Yeah, the conclusion of the article is that yes, you can trust floating point on Apple Silicon. Specifically, you can trust it to implement IEEE floating point arithmetic, which is exactly what you would expect.

I… feel like it would be much more useful to take the M1 through an IEEE floating point test suite?

I mean, great, we now know that the M1 and Intel gets the same results on three arbitrarily chosen tiny tests. The article doesn’t say whether the results are correct according to IEEE or not, but I would guess that they are. That doesn’t really tell us much.

Also, is anyone actually expecting Apple to have released a CPU with a faulty FPU which doesn’t implement IEEE floating point correctly?

Or does the whole article just stem from a misunderstanding of floating point? I kind of get the feeling that this is written by someone who’s just kind of scared of floating point; someone who just knows that floating point calculations have “errors” without knowing that there’s actually a standard which specifies exactly what an FPU should do.

it would be much more useful to take the M1 through an IEEE floating point test suite?

Agreed.

but I would guess that they are

They are. They are somewhat well known examples of how naively implementing certain algorithms will get you results that do no in the least converge to the known analytical solutions, while you would naively expect them to do so.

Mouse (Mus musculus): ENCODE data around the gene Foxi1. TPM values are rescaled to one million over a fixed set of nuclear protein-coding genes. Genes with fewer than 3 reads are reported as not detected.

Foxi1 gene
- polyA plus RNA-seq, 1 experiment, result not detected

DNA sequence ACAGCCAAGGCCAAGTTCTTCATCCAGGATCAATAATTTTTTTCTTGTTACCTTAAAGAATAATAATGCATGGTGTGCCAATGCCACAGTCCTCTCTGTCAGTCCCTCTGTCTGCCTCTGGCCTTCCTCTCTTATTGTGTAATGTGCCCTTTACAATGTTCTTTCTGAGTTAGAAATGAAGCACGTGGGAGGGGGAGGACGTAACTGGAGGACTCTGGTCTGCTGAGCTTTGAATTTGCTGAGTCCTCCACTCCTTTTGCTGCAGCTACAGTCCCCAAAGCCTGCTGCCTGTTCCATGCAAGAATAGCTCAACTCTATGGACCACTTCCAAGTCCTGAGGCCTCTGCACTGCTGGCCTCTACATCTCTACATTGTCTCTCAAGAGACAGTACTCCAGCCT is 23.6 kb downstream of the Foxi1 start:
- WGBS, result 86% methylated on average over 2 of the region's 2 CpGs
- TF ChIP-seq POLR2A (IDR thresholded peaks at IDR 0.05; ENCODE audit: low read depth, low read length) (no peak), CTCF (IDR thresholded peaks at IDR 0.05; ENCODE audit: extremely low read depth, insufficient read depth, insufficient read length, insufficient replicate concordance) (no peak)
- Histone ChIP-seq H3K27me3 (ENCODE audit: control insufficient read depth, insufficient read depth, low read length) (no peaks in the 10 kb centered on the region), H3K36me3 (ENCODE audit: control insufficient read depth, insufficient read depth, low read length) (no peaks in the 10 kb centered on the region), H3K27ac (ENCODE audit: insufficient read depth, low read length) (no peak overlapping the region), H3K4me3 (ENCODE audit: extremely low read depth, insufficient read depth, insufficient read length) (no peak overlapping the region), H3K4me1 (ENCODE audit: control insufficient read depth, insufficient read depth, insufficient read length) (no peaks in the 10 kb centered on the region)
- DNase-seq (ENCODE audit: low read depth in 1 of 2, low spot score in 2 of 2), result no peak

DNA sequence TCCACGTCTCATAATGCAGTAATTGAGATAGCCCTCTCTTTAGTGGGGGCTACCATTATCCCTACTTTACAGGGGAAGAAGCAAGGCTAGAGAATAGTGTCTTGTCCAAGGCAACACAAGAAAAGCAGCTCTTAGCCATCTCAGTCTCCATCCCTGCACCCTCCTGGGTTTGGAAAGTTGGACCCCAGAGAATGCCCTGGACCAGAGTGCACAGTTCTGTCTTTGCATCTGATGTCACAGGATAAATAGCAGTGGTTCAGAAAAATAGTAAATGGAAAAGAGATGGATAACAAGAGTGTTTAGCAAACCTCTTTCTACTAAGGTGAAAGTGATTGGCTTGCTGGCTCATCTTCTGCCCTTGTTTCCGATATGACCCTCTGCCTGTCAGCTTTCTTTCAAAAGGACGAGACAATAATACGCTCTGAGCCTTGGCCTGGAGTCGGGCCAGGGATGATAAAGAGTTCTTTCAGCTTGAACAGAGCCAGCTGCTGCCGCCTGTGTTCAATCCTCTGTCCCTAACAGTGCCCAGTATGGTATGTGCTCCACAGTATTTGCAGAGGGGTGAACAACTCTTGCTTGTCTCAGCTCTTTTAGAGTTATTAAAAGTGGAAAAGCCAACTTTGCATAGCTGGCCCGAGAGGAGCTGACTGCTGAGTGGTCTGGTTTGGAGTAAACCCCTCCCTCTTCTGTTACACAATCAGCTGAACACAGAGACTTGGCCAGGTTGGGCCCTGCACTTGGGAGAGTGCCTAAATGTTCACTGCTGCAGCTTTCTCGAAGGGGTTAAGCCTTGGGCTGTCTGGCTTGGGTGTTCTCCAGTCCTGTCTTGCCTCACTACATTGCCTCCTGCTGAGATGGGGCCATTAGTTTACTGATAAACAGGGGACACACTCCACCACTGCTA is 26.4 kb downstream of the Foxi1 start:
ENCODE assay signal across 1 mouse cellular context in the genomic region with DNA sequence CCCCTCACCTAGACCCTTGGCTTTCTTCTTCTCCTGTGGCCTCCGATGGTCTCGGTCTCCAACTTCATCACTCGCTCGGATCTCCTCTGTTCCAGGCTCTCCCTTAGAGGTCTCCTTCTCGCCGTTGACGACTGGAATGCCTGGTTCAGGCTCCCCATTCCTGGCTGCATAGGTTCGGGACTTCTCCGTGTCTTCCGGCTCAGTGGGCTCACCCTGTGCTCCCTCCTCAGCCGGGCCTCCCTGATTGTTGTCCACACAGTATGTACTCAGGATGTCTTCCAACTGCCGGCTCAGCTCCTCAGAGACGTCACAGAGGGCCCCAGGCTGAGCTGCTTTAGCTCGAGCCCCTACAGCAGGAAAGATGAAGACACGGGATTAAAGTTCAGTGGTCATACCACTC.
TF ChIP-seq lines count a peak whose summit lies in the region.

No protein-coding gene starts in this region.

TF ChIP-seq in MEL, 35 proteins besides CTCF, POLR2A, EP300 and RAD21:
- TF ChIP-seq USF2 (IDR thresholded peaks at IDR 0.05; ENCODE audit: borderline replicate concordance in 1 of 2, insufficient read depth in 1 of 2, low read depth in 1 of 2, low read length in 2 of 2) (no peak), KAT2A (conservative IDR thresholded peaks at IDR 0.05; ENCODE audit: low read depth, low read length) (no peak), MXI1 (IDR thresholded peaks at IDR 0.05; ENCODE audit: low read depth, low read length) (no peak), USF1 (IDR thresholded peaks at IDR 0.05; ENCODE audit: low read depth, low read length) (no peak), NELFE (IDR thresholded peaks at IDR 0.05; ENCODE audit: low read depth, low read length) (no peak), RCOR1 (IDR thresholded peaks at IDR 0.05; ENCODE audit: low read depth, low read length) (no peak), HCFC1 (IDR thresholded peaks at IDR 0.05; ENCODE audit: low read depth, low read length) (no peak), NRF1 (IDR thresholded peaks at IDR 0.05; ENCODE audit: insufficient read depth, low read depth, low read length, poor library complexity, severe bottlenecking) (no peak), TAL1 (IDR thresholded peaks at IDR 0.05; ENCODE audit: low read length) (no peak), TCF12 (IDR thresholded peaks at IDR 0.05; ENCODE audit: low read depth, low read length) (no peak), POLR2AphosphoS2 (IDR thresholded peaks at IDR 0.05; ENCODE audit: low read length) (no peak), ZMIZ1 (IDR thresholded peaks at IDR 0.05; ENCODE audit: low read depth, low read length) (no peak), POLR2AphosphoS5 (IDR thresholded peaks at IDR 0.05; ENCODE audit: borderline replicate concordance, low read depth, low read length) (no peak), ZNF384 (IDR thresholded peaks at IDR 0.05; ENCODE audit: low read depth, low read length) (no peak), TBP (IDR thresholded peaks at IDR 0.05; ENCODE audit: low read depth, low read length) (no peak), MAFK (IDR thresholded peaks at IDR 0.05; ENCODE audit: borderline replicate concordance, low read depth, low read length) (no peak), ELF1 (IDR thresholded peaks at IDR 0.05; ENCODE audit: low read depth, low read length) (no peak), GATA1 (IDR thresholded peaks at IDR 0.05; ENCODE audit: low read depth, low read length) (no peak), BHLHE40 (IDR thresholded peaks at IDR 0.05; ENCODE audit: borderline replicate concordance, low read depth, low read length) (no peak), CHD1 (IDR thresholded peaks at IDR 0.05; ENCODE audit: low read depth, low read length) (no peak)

is anyone actually expecting Apple to have released a CPU with a faulty FPU

Well, there was the intel fdiv bug after all? And there are microcode bugs and so forth? So it’s not out of the realm of possibility TBH.

Or does the whole article just stem from a misunderstanding of floating point?

I don’t think someone that doesn’t understand floating point would reference a “Handbook of Floating-Point Arithmetic”. I do agree it’s not a very good article though.

Floating point test suites are annoyingly hard to find. For some operations you can brute force 32bit, but for accurate coverage there are unending edgecases

I fail to understand the point of this article. Aren’t both x86 and ARM floating point just implementations of IEEE754, and therefore should result in the same values? Or am I missing something? I see mort and olliej raised the same point.

So… apparently, you can trust that Apple Silicon is bug-compatible with Intel processors? Or is this a case where IEEE requires “incorrect” results for floating-point math?

I’m pretty sure these results are expected based on the floating point standard. They’re mathematically incorrect because of limitations of the standard and the fact that you’re effectively rounding on each step.

Still pretty annoying how “incorrect results” gets thrown around without any explanation or qualification. It feels more like a click-bait for (Apple) commenters to dunk on Intel … which is exactly what seems to happen in the comments already: